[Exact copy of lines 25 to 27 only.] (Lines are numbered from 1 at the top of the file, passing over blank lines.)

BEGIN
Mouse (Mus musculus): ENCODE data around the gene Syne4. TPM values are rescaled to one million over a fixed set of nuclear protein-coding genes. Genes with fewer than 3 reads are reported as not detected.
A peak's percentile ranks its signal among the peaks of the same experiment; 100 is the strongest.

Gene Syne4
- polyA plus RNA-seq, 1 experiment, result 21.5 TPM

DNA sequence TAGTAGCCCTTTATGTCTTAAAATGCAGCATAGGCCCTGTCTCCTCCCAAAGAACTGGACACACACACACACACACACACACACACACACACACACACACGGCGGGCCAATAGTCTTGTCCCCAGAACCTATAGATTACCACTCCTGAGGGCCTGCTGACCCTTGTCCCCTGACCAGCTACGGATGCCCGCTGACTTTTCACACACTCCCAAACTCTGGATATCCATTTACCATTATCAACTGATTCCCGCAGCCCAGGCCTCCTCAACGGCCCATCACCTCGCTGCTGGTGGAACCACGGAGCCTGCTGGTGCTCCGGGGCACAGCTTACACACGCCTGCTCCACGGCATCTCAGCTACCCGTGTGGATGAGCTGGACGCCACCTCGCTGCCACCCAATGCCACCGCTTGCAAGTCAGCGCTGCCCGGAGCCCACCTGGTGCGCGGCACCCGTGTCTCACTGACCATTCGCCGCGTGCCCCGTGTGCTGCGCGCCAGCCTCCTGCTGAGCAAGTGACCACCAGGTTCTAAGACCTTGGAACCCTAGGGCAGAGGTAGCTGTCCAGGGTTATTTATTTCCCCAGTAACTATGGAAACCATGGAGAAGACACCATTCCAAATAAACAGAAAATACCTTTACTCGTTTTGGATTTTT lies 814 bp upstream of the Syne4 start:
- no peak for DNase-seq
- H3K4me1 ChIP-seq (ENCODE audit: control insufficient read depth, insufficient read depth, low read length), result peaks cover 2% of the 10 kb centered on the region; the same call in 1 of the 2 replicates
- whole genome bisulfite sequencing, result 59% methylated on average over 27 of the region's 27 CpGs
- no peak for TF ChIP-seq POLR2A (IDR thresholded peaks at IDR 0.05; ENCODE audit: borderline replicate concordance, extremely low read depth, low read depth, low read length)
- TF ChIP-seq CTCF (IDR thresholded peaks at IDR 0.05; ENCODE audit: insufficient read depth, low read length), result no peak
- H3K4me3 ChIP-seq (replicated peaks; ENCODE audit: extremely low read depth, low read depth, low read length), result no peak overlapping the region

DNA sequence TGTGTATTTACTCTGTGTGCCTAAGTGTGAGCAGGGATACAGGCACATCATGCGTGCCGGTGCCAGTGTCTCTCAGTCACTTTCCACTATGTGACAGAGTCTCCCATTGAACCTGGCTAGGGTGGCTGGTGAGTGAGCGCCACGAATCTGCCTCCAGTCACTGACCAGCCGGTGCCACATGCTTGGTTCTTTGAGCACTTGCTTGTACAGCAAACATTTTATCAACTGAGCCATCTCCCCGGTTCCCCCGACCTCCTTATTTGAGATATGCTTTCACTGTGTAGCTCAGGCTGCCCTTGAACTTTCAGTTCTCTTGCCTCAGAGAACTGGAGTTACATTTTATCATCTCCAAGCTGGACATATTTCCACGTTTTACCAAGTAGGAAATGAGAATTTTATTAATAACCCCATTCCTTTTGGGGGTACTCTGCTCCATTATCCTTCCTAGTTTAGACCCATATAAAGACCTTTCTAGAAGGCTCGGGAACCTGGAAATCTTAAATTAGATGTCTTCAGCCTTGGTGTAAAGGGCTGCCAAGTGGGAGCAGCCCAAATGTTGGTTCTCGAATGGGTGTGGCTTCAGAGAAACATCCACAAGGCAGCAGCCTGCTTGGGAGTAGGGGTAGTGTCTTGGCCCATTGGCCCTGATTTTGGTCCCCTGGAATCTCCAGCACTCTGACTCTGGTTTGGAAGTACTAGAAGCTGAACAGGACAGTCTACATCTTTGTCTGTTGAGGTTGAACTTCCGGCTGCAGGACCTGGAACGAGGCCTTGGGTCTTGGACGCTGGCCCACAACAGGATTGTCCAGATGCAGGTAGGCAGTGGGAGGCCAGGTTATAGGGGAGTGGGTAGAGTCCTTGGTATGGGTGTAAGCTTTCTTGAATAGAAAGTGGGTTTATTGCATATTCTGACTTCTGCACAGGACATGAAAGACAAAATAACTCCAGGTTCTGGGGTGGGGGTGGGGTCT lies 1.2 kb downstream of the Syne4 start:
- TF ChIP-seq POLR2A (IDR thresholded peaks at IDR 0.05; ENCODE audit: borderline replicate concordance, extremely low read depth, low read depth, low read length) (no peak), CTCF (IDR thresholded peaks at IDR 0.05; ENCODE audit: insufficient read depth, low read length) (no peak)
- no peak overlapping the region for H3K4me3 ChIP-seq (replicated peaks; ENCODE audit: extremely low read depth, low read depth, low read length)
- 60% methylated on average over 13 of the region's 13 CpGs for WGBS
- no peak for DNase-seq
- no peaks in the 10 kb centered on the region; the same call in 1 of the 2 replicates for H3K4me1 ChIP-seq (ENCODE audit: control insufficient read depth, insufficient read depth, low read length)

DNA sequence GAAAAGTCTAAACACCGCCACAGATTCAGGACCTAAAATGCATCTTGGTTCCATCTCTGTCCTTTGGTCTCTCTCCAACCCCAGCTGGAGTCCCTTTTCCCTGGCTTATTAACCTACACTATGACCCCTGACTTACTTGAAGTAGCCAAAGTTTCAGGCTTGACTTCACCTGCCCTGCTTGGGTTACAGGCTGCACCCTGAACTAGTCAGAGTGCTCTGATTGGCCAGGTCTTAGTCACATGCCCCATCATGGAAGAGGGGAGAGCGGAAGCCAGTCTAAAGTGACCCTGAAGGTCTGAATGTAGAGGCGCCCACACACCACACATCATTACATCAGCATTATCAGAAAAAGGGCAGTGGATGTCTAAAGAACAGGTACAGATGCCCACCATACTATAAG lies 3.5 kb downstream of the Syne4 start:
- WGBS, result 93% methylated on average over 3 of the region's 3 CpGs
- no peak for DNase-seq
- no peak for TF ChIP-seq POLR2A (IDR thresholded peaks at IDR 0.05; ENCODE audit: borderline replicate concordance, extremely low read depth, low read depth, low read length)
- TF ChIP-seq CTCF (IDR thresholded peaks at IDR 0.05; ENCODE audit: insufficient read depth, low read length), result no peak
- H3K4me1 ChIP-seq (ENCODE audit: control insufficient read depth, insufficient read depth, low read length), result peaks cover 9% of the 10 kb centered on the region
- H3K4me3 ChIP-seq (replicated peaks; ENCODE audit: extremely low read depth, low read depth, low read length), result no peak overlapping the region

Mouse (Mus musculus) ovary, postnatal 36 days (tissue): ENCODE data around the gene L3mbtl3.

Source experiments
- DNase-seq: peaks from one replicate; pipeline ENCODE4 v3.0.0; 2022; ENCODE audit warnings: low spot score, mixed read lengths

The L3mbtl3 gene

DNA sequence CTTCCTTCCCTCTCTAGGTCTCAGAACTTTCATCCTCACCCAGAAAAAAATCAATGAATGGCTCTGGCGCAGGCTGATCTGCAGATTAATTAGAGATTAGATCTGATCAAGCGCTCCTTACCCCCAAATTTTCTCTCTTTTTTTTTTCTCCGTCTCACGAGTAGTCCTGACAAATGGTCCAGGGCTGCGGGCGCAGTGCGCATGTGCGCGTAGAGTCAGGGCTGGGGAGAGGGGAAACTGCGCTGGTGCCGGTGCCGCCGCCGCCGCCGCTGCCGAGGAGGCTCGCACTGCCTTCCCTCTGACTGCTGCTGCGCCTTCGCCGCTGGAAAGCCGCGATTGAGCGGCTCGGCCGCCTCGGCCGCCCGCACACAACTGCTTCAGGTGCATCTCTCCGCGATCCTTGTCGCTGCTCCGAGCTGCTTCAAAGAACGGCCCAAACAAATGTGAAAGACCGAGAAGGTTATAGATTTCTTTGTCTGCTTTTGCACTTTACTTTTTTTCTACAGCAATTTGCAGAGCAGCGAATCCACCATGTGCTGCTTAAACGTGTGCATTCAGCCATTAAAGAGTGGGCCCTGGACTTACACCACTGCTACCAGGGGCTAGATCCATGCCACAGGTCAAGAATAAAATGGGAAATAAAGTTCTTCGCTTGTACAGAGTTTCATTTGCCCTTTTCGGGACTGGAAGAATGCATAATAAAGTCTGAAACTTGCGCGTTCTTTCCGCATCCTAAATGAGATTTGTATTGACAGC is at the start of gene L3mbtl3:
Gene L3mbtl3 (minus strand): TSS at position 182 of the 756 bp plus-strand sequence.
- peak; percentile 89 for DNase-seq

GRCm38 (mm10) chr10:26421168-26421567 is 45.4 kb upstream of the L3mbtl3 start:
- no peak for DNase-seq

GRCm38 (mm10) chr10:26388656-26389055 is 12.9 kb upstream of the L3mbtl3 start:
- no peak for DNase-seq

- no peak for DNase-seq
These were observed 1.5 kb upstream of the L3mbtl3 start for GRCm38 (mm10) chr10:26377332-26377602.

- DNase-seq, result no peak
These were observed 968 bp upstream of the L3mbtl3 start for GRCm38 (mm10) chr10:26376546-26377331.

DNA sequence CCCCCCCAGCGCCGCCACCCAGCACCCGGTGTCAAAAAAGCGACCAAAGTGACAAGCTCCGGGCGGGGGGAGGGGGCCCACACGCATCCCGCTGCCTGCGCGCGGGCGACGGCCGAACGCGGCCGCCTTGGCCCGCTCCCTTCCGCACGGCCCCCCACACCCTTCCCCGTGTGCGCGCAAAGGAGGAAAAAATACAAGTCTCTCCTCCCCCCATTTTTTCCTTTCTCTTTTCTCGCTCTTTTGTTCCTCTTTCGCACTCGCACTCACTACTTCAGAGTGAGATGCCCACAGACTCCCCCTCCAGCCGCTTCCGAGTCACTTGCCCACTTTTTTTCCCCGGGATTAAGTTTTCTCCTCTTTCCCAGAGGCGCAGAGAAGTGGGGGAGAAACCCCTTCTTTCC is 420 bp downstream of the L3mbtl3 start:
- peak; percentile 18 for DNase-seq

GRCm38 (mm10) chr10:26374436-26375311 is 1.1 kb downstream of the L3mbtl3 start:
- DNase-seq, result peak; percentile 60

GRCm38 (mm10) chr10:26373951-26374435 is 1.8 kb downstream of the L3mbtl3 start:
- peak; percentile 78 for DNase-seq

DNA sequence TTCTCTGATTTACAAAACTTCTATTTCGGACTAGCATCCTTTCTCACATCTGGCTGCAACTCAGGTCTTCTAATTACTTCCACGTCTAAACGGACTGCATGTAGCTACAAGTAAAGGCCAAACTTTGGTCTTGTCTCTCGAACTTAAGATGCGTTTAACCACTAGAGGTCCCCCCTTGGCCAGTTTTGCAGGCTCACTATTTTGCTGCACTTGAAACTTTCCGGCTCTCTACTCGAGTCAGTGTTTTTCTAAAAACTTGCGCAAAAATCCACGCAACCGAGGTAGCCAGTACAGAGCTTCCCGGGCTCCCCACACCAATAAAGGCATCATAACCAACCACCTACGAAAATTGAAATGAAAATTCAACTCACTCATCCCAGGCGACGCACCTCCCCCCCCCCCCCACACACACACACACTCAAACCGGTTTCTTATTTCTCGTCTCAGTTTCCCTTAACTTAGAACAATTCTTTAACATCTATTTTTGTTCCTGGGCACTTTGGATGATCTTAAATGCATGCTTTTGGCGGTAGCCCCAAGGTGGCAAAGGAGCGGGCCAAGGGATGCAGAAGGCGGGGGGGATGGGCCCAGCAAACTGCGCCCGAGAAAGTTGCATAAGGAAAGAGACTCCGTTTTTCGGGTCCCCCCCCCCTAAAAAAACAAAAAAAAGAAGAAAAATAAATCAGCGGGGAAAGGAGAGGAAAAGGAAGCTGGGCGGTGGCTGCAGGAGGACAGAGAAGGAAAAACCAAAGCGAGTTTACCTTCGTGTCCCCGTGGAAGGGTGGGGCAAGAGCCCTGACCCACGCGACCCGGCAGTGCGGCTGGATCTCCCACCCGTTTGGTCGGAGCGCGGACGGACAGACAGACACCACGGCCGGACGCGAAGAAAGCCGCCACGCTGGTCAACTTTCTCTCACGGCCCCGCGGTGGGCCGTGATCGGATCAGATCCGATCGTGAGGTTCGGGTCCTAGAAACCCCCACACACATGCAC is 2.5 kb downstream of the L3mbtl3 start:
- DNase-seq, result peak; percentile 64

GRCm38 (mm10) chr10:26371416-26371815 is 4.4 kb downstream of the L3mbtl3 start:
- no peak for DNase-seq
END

Mouse (Mus musculus) ovary, postnatal 36 days (tissue): ENCODE data around the gene L3mbtl3.

Source experiments
- DNase-seq: peaks from one replicate; pipeline ENCODE4 v3.0.0; 2022; ENCODE audit warnings: low spot score, mixed read lengths